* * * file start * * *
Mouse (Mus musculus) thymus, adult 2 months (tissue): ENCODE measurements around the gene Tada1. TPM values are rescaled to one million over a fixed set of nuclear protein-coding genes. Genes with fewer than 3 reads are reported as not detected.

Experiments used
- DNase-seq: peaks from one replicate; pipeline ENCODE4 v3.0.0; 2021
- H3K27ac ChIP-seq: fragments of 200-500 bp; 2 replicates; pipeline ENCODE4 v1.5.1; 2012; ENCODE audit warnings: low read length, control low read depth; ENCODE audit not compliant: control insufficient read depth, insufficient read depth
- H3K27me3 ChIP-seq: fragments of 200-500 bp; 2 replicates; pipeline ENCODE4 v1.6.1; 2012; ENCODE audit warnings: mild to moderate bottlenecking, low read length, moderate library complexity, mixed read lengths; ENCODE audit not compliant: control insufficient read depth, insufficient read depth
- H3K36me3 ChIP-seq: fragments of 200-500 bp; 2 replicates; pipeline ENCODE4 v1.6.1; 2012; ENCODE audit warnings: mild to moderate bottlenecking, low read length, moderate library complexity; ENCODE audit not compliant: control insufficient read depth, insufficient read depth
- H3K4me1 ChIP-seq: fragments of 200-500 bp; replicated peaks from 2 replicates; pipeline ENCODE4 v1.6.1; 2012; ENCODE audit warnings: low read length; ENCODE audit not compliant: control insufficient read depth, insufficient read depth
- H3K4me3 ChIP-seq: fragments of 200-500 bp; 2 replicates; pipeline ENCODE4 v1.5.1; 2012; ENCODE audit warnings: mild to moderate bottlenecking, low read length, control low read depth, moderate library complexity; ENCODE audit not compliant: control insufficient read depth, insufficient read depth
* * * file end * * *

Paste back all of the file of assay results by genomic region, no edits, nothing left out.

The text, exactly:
Mouse (Mus musculus) thymus, adult 2 months (tissue): ENCODE measurements around the gene Tada1. TPM values are rescaled to one million over a fixed set of nuclear protein-coding genes. Genes with fewer than 3 reads are reported as not detected.

Experiments used
- DNase-seq: peaks from one replicate; pipeline ENCODE4 v3.0.0; 2021
- H3K27ac ChIP-seq: fragments of 200-500 bp; 2 replicates; pipeline ENCODE4 v1.5.1; 2012; ENCODE audit warnings: low read length, control low read depth; ENCODE audit not compliant: control insufficient read depth, insufficient read depth
- H3K27me3 ChIP-seq: fragments of 200-500 bp; 2 replicates; pipeline ENCODE4 v1.6.1; 2012; ENCODE audit warnings: mild to moderate bottlenecking, low read length, moderate library complexity, mixed read lengths; ENCODE audit not compliant: control insufficient read depth, insufficient read depth
- H3K36me3 ChIP-seq: fragments of 200-500 bp; 2 replicates; pipeline ENCODE4 v1.6.1; 2012; ENCODE audit warnings: mild to moderate bottlenecking, low read length, moderate library complexity; ENCODE audit not compliant: control insufficient read depth, insufficient read depth
- H3K4me1 ChIP-seq: fragments of 200-500 bp; replicated peaks from 2 replicates; pipeline ENCODE4 v1.6.1; 2012; ENCODE audit warnings: low read length; ENCODE audit not compliant: control insufficient read depth, insufficient read depth
- H3K4me3 ChIP-seq: fragments of 200-500 bp; 2 replicates; pipeline ENCODE4 v1.5.1; 2012; ENCODE audit warnings: mild to moderate bottlenecking, low read length, control low read depth, moderate library complexity; ENCODE audit not compliant: control insufficient read depth, insufficient read depth